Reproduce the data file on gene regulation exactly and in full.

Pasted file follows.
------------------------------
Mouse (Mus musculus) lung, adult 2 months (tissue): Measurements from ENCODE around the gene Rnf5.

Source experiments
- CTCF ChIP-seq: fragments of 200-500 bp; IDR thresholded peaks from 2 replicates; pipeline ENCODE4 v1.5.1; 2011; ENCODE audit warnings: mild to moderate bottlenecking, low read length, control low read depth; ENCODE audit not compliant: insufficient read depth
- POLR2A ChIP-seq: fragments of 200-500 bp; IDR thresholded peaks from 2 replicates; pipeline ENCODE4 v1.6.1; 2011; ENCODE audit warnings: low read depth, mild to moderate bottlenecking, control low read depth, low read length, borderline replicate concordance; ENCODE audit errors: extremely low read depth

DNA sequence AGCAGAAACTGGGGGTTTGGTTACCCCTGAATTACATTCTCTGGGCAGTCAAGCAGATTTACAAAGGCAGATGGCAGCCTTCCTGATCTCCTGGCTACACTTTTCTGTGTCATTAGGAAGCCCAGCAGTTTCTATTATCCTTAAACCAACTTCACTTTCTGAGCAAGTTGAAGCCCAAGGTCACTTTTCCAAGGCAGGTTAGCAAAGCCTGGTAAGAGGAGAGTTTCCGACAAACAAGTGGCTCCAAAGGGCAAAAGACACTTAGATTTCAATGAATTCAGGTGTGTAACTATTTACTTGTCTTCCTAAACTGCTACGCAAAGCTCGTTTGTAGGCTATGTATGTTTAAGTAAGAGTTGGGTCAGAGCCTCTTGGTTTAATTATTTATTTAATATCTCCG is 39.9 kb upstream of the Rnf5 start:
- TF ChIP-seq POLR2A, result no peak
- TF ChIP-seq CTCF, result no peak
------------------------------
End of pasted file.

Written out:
Mouse (Mus musculus) lung, adult 2 months (tissue): Measurements from ENCODE around the gene Rnf5.

Source experiments
- CTCF ChIP-seq: fragments of 200-500 bp; IDR thresholded peaks from 2 replicates; pipeline ENCODE4 v1.5.1; 2011; ENCODE audit warnings: mild to moderate bottlenecking, low read length, control low read depth; ENCODE audit not compliant: insufficient read depth
- POLR2A ChIP-seq: fragments of 200-500 bp; IDR thresholded peaks from 2 replicates; pipeline ENCODE4 v1.6.1; 2011; ENCODE audit warnings: low read depth, mild to moderate bottlenecking, control low read depth, low read length, borderline replicate concordance; ENCODE audit errors: extremely low read depth

DNA sequence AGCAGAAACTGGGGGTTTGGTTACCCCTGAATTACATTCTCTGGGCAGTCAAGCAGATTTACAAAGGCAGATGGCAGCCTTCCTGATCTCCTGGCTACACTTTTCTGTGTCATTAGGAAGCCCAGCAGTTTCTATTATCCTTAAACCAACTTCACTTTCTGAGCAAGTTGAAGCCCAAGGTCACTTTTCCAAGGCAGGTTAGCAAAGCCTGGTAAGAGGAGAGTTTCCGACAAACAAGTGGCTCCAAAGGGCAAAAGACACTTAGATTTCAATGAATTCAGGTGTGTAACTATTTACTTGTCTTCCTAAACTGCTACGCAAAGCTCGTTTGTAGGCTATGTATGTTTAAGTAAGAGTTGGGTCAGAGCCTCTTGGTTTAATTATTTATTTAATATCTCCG is 39.9 kb upstream of the Rnf5 start:
- TF ChIP-seq POLR2A, result no peak
- TF ChIP-seq CTCF, result no peak